James Hammond is a seismologist at Imperial College London. He and Clive Oppenheimer are working in North Korea to study the Mount Paektu volcano on the border with China.
Catherine Brahic: Tell us what you are doing in North Korea.
James Hammond: I'm part of a joint project with North Korean scientists to understand the Mount Paektu volcano, on the border of North Korea and China. Its last eruption 1,000 years ago was one of the largest in human history. The whole top of the volcano blew off. There are still tens of meters of rock and ash deposits. In the early 2000s, it showed signs of life—an increase in earthquakes was recorded and some signs of inflation.
CB: You mean the volcano's sides were bulging?
JH: Exactly. These were signs it wasn't as dormant as we thought. That piqued everyone's interest. With its history, it's quite a worrying volcano.
CB: What do we know about the last eruption?
JH: The exact size of the last eruption is not well-characterized. Chinese scientists have worked on it a lot in the last 15 years, but before that there were only a few studies. The only eruption we can compare it to is Mount Tambora in Indonesia in 1815, after which the world had a year without summer. It looks like Mount Paektu didn't have a similar effect, but we don't know why. These are the big questions that we hope to understand.
CB: How did you get involved?
JH: North Korea wanted an international partnership to try to understand this volcano better. They ended up indirectly contacting Clive Oppenheimer at the University of Cambridge, who I had worked with in the past. He called me and asked, "Have you ever wanted to go to North Korea?"
CB: How quickly did the project come together?
JH: We had about two weeks' notice, then we went out there. We flew up to the volcano with about 30 North Korean scientists, who took us on a tour of their seismic observatories. Then we had two days of discussions. By the end, it was clear that we had common goals.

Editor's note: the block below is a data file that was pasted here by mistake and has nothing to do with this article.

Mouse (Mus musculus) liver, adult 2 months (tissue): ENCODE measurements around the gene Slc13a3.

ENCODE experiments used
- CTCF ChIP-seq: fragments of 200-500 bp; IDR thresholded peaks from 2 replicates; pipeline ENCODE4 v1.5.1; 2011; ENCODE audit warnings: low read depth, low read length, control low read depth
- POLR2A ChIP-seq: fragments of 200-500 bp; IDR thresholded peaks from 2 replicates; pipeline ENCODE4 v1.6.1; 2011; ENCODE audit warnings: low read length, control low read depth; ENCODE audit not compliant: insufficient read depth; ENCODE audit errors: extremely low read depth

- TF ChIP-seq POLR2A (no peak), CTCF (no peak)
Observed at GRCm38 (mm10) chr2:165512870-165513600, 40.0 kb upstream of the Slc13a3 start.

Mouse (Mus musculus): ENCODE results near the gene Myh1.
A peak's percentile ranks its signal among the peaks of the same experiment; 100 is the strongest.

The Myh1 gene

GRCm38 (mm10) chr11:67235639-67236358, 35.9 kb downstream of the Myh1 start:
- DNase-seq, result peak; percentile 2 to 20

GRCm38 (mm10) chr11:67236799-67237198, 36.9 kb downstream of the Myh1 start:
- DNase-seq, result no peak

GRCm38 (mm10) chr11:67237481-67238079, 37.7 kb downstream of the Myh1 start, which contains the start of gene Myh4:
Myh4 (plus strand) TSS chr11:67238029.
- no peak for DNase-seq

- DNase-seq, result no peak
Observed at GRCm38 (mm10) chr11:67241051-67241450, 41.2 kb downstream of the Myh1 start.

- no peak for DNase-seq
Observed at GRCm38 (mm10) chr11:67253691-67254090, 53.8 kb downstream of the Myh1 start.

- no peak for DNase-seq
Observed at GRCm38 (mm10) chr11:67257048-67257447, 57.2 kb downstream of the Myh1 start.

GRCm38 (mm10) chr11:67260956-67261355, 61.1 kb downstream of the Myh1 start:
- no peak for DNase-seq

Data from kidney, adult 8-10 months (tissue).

CB: What are some of those goals?
JH: A big aim is to use seismology to look inside the volcano, a bit like a doctor would do with a CT scan. To do that well, you need to look from all sides. This is a chance to get North Korean data to add to the Chinese results and form a more complete picture of what's driving the volcano. We deployed six seismometers in August, and they're all recording now. We'll collect the full data set by August next year.
CB: You are one of only a handful of outside scientists to work in North Korea ...
JH: In 2011, we were told we were the first Western scientists to visit their volcano observatories, which was quite special. It's clear that the North Koreans have been working on this volcano for years. We hope to help them bring that work to the international community.
CB: What is your impression of their science?
JH: It's clear there's a high level of understanding. Obviously some things are difficult for them—like access to recent papers. But, on the whole, I am impressed by their expertise.
This article originally appeared in New Scientist.